But then I watched a few old episodes…and my happy fantasy started corroding.
After all, those shows, from the ’60s, ’70s, ’80s, and even ’90s are a whole different thing from most episodic shows today. For the most part, instead of featuring the titular heroes, they’re really about the villains, with the guest stars getting as much air time as the recurring stars, and sometimes even more.
And the talk! The characters in 20th Century television have this habit of yakking, yakking, yakking. Confiding their hopes and dreams, planning their diabolical crimes, declaring their love, avowing their principles. No one on TV does that anymore. They just exchange significant looks and we all know what they mean.
Visually everything’s different too. The colors are brighter. A huge majority of the scenes take place during the day. And instead of just popping from place to place, the characters would actually get into their cars and drive there…and we see the drive-aways and the drive-ups as well.
And then there’s the establishing shots, to make sure the audience knew where everyone was…
As I think about all this it strikes me that while I think some of what we did back then was “better” than the way things are done today (all those causes, for example, lost and otherwise), a lot more of it was a hell of a lot worse. Way too much time was spent underestimating the intelligence, attention spans, and equipment of the audience.
And even more time was spent bending over backwards to not offend anyone. About anything. I can’t think of one TV episode I ever wrote – or produced, for that matter – that had anything resembling a sex scene. And it was a huge breakthrough in the early ’70s when POLICE STORY actually showed one of its heroes cohabiting a bed with a woman who wasn’t his wife. And he doesn’t burn in hell for it or anything! (Man, did we have to fight for that one.)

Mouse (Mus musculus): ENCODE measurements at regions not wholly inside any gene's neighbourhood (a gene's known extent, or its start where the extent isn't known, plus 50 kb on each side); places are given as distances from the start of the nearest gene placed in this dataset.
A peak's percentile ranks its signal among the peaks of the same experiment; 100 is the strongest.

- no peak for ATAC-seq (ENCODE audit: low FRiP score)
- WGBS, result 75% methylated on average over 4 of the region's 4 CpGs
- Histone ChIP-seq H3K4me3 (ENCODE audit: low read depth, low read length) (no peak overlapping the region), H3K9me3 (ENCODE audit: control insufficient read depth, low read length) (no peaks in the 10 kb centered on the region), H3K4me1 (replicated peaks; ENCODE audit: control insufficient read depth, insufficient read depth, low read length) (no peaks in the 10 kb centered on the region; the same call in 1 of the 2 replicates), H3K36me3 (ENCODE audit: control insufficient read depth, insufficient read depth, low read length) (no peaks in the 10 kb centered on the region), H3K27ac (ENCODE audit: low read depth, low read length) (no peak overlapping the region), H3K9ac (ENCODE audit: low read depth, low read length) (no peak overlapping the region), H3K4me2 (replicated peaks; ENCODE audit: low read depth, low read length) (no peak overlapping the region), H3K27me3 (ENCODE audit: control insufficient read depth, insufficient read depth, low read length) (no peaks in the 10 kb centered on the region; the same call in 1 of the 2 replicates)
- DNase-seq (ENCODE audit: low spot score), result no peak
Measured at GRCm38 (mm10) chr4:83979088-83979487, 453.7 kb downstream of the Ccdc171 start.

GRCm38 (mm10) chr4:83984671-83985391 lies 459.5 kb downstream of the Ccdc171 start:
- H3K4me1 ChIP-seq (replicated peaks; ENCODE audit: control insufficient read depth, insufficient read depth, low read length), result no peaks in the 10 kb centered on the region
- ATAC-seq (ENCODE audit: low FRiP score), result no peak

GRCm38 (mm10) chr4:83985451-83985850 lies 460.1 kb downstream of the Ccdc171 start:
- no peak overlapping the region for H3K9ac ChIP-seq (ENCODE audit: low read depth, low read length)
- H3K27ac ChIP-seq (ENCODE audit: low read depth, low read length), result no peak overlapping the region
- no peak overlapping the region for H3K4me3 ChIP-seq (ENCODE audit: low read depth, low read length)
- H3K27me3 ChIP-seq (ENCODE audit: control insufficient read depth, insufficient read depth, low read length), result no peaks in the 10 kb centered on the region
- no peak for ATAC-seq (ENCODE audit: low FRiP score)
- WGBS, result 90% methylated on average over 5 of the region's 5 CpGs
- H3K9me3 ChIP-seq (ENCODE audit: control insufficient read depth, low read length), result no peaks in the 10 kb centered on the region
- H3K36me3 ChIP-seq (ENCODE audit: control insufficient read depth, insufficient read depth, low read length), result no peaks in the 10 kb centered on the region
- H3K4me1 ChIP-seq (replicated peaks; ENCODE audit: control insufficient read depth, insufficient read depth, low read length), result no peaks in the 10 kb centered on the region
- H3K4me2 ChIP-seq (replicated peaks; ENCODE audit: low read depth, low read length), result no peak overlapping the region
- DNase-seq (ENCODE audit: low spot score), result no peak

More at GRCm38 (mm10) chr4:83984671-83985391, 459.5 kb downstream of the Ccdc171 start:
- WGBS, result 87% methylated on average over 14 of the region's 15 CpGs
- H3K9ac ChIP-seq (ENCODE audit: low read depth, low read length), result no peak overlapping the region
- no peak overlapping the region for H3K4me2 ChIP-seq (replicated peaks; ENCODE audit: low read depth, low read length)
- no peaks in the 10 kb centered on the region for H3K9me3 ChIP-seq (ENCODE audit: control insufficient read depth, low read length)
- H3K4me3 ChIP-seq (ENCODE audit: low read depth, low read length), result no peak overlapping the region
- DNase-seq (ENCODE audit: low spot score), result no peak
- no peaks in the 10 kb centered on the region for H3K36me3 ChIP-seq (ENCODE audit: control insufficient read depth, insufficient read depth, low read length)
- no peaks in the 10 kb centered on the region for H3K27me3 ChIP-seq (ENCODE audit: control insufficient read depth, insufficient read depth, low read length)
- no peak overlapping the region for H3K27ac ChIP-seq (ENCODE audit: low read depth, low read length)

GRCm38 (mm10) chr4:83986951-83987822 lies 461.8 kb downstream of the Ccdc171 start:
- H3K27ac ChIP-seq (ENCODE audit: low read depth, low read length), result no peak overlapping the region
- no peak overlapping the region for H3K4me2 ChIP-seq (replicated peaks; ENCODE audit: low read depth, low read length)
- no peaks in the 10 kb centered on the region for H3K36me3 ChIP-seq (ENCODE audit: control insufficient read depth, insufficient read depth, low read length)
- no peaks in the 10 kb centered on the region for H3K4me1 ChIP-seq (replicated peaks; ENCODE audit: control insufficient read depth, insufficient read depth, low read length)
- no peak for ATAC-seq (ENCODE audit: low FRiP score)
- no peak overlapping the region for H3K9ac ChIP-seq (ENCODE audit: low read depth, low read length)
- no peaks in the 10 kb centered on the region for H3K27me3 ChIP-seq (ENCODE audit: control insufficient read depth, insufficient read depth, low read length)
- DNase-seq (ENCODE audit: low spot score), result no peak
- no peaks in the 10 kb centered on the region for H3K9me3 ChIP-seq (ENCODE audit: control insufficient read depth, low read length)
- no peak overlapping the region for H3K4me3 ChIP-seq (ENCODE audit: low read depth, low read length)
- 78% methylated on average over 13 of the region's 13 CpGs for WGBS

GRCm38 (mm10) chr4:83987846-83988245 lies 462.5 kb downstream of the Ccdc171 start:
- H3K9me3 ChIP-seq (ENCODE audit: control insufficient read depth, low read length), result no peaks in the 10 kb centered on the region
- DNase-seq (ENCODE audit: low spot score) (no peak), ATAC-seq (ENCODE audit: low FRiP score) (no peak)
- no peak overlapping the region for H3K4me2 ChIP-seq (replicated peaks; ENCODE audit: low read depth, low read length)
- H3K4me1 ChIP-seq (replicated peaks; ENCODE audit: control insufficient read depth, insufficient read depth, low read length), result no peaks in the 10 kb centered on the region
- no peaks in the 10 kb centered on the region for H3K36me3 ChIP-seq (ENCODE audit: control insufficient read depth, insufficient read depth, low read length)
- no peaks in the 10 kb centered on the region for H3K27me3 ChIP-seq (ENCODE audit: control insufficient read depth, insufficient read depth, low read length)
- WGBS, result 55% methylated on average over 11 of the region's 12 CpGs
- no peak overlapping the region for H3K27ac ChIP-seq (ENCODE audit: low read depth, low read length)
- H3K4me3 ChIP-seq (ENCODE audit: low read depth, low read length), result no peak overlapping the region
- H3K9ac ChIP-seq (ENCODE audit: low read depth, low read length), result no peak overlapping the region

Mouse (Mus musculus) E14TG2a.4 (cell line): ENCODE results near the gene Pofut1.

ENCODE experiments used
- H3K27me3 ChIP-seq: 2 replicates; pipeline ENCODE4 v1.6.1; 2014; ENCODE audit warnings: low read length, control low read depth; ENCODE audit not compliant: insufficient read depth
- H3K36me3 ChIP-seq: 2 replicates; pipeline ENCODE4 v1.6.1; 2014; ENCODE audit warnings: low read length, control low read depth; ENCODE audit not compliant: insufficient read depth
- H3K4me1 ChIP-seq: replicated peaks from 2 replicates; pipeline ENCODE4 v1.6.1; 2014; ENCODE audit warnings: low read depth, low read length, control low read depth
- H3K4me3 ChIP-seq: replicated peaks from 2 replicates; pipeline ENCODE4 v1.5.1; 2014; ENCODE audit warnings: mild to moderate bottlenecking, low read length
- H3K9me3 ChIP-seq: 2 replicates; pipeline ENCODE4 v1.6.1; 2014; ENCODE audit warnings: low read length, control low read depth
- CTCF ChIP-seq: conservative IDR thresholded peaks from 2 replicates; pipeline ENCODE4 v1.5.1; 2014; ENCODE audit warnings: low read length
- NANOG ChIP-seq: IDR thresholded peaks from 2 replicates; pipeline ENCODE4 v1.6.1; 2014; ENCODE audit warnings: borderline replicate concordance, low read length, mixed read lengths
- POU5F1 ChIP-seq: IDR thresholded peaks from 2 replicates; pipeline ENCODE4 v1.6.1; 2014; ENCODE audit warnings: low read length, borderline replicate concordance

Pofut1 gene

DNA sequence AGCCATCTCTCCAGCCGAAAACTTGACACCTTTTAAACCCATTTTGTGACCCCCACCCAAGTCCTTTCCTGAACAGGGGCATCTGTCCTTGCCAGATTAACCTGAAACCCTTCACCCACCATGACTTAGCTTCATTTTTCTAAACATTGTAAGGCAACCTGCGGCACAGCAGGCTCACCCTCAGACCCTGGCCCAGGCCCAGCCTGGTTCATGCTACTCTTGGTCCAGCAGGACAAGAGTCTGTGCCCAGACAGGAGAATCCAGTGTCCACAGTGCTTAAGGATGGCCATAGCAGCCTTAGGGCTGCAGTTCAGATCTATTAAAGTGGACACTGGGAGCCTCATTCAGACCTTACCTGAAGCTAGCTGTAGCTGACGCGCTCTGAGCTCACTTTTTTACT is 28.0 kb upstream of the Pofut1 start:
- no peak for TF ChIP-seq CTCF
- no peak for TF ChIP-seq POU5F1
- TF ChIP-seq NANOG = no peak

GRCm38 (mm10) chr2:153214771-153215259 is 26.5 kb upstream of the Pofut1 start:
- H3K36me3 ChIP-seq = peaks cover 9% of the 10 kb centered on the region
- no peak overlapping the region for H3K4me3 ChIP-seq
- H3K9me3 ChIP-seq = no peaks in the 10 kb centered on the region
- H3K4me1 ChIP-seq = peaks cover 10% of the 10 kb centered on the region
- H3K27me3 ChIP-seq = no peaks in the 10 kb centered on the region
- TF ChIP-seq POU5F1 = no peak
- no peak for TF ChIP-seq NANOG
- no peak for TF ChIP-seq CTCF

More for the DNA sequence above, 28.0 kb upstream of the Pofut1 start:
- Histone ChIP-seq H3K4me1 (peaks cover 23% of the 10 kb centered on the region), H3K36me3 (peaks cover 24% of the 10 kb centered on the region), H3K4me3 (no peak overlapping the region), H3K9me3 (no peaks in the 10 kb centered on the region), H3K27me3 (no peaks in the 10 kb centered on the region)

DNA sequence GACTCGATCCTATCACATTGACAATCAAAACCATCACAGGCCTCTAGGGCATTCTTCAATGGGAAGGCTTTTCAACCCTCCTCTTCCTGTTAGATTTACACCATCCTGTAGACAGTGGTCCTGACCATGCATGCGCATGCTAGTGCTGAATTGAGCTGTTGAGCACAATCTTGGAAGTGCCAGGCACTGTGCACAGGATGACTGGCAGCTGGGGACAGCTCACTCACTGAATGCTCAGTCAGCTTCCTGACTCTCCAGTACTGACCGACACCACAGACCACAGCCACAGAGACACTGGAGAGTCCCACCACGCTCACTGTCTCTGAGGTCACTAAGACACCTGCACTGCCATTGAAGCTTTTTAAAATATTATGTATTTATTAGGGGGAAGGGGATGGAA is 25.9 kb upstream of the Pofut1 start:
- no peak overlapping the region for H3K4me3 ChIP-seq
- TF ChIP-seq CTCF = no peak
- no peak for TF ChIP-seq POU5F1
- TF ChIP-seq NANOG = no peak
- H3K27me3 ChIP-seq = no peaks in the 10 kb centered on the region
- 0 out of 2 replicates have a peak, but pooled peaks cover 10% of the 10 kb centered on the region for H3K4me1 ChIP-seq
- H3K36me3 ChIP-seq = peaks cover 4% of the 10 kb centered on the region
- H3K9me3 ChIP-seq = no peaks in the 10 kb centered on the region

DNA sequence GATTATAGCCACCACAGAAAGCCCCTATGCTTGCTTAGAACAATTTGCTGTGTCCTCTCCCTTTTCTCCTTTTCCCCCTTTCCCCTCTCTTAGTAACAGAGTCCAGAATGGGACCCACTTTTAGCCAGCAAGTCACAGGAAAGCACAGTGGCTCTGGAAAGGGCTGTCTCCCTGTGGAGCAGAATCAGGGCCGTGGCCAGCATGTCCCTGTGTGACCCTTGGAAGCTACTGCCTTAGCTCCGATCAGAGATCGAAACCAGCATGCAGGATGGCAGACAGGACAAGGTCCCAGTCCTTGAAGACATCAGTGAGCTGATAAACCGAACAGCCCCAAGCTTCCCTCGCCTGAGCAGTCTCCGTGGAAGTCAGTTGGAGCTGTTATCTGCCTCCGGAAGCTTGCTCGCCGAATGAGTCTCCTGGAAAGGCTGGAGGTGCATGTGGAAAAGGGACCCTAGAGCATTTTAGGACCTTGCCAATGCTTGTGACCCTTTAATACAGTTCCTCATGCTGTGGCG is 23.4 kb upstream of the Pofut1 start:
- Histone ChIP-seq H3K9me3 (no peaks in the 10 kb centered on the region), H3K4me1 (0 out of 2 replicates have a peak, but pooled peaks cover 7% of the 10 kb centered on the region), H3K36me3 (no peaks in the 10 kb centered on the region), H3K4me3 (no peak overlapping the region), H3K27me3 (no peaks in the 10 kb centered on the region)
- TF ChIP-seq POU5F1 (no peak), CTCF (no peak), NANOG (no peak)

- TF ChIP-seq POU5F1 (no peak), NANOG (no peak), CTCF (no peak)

What if my shows can’t pass the tst of time? What if my grandkids don’t like what they see? What if they can’t even bring themselves to sit through more than the credits?
What if I go from being the highly respected and slightly serious Old Crank I am today to just another airhead who’s nowhere near as hot as he thinks?
Curse you, Netflix!
Damn you, Hulu!
What happened to “here today, gone tomorrow?” This stuff wasn’t made to stick around.
I’m more insecure about my old output now than I was back in the day.
See what you all have to look forward to when your careers catch on?
Um. The violin music is a nice touch. It may, in fact, be the most appealing element of Elementary, a title which seems to refer mostly to the level of skill displayed on the show.